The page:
Derek Stepan and Arron Asham both scored tiebreaking goals in the third period for the New York Rangers in a 4-3 victory over the Washington Capitals in Game 3 on Monday night.
The Rangers finally found their offense and got back into their first-round playoff series. New York still trails 2-1 in the Eastern Conference series, with Game 4 here Wednesday night.
Stepan gave the Rangers the lead for good with 6:25 remaining when he deftly tipped in a pass in front from Rick Nash. Asham had put New York in front 3-2 at 2:53, but Jay Beagle got the Capitals even again 4:26 later.
"It was an interesting game," Stepan said. "The flows of it were up and down. Early lead, they tie it. We get another one, they tie it.
"As a team we just stuck together. On the bench everyone had a good feeling."
Derick Brassard had a goal and two assists for the Rangers, who managed only one goal in the first two losses in Washington and hadn't scored since the first period of Game 1 — a scoreless stretch of 124 minutes, 6 seconds. That streak was broken by Brian Boyle's first-period goal that made it 1-1.
Until then, New York had been stymied by the Capitals and goalie Braden Holtby, who had yielded just one goal in two games. Holtby, who suggested he wasn't tested much in Washington's 1-0 overtime victory on Saturday, had plenty to deal with when the series shifted to Madison Square Garden.
"It's great, we put a few behind him," Boyle said. "We have to keep that same mentality. We have to keep shooting pucks."
After Nicklas Backstrom gave the Capitals a 1-0 lead 4:06 in, Boyle tied it. Brassard put the Rangers in front in the second period with the team's first power-play goal in the series, and Asham gave New York its 3-2 lead.
Mike Green, who netted the overtime winner in Game 2, had tied it for the Capitals in the second period. Henrik Lundqvist was sharp in making 28 saves. Holtby countered with a 26-save effort.
"We wanted to be up three, but we've got a lot of work to do, and we know that," Green said. "We knew it wasn't going to be easy."
Lundqvist had to hold off the surging Capitals in the closing minutes after Brad Richards was whistled for high-sticking Alex Ovechkin. Washington couldn't tie it again, even after pulling Holtby for an extra skater.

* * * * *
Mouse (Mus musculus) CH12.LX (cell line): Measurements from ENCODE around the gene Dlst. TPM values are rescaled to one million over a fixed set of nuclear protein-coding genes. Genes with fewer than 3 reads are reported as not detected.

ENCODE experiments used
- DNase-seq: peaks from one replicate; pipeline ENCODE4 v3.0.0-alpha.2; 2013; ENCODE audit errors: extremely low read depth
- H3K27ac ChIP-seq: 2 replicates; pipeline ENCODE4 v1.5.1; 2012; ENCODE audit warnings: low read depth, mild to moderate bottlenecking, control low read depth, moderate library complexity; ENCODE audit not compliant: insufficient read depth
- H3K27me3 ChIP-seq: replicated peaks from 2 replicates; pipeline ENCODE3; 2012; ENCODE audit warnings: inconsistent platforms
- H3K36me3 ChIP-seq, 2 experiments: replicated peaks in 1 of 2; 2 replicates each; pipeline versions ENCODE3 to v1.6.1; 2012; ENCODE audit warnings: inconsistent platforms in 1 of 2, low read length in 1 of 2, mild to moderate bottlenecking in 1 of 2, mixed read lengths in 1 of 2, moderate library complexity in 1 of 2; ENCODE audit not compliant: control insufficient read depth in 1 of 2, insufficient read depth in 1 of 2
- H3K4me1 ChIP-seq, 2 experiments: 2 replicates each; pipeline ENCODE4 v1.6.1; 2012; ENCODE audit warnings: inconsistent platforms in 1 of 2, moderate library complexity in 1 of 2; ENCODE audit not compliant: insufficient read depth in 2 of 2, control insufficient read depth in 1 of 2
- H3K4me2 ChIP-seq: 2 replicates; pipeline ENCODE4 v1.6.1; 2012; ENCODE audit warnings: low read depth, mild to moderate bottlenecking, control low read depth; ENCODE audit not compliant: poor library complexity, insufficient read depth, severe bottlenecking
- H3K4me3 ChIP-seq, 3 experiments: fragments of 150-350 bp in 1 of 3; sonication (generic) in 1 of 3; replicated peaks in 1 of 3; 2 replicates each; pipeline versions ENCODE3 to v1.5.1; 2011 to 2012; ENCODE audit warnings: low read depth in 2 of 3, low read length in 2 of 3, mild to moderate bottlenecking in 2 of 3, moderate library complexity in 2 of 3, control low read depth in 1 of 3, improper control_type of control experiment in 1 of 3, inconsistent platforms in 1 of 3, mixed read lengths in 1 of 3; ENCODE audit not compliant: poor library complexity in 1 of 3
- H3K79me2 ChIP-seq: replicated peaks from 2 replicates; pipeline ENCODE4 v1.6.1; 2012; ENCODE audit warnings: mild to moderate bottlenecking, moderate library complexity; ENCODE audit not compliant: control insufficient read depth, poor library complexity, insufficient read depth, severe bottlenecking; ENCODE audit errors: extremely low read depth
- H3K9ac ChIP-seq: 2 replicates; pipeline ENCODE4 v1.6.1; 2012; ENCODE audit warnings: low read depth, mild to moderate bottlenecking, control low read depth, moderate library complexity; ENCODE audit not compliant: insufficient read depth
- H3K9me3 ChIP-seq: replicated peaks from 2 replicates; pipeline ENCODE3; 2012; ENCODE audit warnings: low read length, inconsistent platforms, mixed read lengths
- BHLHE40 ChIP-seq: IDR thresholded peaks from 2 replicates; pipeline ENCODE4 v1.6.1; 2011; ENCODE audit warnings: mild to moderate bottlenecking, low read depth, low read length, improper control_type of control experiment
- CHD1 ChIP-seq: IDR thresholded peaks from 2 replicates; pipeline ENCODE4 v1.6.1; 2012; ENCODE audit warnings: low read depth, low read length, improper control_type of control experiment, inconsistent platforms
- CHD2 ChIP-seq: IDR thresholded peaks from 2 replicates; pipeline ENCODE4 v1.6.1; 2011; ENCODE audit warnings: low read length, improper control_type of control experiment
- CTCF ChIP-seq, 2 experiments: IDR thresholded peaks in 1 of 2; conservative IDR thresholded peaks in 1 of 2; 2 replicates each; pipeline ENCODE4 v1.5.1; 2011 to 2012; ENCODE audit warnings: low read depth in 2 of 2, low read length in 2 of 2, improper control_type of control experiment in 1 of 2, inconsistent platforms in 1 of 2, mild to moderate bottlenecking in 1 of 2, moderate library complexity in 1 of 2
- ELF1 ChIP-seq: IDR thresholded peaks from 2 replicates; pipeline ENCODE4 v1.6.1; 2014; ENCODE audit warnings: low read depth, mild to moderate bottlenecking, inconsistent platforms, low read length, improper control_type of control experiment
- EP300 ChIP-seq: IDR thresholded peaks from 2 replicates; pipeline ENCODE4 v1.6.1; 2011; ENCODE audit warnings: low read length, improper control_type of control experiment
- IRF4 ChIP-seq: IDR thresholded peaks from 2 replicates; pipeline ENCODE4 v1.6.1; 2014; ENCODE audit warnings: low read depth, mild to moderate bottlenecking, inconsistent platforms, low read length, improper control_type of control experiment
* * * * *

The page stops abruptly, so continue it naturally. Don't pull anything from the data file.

"You don't have a lot of chances to play 6-on-4," Ovechkin said. "It's a totally different picture out there. It's a situation where you have to find the shooting lane and shoot it."
The Rangers had their first multi-goal game of the series, and they did it with their struggling power play that had failed to score on its seven chances in Washington.
New York used every bit of its second advantage of the first period when Boyle scored exactly two minutes after Joel Ward was sent off for high-sticking Brassard. Boyle, who returned to the lineup for Game 2 on Saturday following a knee injury, carried the puck from the right-wing wall, cut into the circle, shifted the puck to both sides of his stick, and flipped a shot over a crouched Green and past Holtby at 12:50 for what was technically an even-strength goal.
That got the Rangers even and took some of the nervous tension out of the crowd that had already let out loud groans when Backstrom gave the Capitals the 1-0 lead when he deflected in John Carlson's shot in the slot.
The Rangers grabbed the lead back with Brassard's power-play goal 1:23 into the second. What made this one even more unique was the fact New York got the advantage when Holtby tripped Nash as he skated out from behind the net.
It took only eight seconds of power-play time for the Rangers to cash in. Mats Zuccarello sent a pass from near the right point into the slot to Brassard, who beat Holtby with a quick drive and then flashed an emphatic fist pump to celebrate his first NHL playoff goal.
Lundqvist was strong throughout the second period and did his part to keep the Rangers in front.
After heavy pressure by the Capitals in the New York end, Lundqvist made a pad save on a point-blank drive from the slot. That didn't end the Washington attack, as Green let go a shot that Lundqvist snared with his glove to get a stoppage of play.
It also elicited a healthy chant of "Hen-rik, Hen-rik" from the crowd that sensed every save was crucial because of the Rangers' slumping offense.